Cotton Producers Already Clamoring for Farm Bill Subsidies
In preparation for the next farm bill expected to hit Congress in 2018, the House Committee on Agriculture held a hearing to examine some of the programs authorized in the previous bill passed in 2014. Historically the farm bill debate centers on how the federal government should prop up the industry rather than reforming government regulations that undermine farmers and put taxpayers on the hook.
Unfortunately, this latest hearing arguably consisted of the same old special interests clamoring for subsides. Testimony from the National Cotton Council (NCC) highlights the issue at stake. NCC Chairman Ronnie Lee, mentioned two programs – Agricultural Risk Coverage (ARC) and Price Loss Coverage (PLC) – in the last farm bill and cited them as key to “help[ing] producers withstand prolonged period of prices declines.”
These programs shield farmers from losses, via government payments, when commodity prices fall below a predetermined level (PLC) or when a commodity’s revenue fall below a set threshold (ARC). As it stands now, products like corn, soybeans, and wheat qualify as covered commodities for both programs. Citing volatility in the market, the NCC spent the hearing lobbying that cotton should join the ranks of covered commodities.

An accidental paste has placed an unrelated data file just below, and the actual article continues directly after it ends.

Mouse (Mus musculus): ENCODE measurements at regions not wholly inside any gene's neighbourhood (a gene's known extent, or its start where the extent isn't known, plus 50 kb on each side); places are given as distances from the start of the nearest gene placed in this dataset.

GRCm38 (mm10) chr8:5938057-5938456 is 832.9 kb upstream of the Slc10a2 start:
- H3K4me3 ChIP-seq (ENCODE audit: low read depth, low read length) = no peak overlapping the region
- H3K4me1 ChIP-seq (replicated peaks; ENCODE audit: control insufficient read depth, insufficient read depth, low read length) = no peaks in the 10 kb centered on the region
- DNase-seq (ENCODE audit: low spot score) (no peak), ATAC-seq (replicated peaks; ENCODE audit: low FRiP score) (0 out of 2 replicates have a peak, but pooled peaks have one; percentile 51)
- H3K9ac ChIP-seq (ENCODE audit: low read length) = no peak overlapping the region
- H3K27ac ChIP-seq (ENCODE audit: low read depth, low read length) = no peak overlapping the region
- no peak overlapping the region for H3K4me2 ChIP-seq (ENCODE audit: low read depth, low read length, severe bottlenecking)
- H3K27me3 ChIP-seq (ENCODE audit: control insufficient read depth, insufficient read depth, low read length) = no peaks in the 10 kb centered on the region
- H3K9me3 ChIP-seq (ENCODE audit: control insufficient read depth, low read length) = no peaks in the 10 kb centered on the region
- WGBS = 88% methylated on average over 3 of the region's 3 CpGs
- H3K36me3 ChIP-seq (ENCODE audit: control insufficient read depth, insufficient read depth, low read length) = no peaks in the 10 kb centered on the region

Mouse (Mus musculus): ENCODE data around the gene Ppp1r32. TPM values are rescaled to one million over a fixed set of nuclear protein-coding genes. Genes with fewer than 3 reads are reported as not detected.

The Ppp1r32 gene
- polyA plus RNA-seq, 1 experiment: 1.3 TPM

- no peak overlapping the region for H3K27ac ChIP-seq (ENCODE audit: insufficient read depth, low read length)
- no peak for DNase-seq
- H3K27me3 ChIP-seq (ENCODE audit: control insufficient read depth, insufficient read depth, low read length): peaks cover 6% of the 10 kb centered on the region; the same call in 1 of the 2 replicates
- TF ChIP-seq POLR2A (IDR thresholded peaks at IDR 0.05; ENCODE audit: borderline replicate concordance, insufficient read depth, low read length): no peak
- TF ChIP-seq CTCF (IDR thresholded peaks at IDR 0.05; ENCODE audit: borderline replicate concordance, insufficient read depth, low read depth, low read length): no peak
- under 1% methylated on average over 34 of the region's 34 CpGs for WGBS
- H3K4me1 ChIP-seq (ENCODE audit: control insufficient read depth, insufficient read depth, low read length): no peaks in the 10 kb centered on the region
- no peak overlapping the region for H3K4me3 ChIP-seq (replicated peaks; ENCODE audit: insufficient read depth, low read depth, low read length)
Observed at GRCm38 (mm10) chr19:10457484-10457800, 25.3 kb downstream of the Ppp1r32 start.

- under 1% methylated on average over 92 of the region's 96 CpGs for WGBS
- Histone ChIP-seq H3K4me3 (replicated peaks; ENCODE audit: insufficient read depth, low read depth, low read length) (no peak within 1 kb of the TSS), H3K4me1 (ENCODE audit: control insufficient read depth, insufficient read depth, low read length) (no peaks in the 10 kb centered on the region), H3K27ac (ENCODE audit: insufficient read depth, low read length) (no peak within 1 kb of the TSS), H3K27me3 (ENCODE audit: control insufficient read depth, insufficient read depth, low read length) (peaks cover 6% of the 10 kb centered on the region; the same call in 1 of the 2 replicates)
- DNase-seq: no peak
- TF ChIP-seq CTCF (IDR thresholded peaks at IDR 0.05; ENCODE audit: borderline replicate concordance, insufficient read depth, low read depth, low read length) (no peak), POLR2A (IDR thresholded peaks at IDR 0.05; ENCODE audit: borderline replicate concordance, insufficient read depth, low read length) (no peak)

Programs like these and many others contained in the farm bill, work off of the mistaken assumption that big-agriculture needs government insulation from any risk. In reality this supposed agricultural “safety net” introduces moral hazard into the market as subsidises drive farming decisions rather than consumers; all the while leaving taxpayers responsible to clean up the mess
Instead of adding cotton to the list of covered commodities, Congress should eliminate these subsidies that crowd out competition, raise prices, and distort market demand. Congress should let market forces work their way back into agricultural markets while providing disaster assistance for catastrophic losses.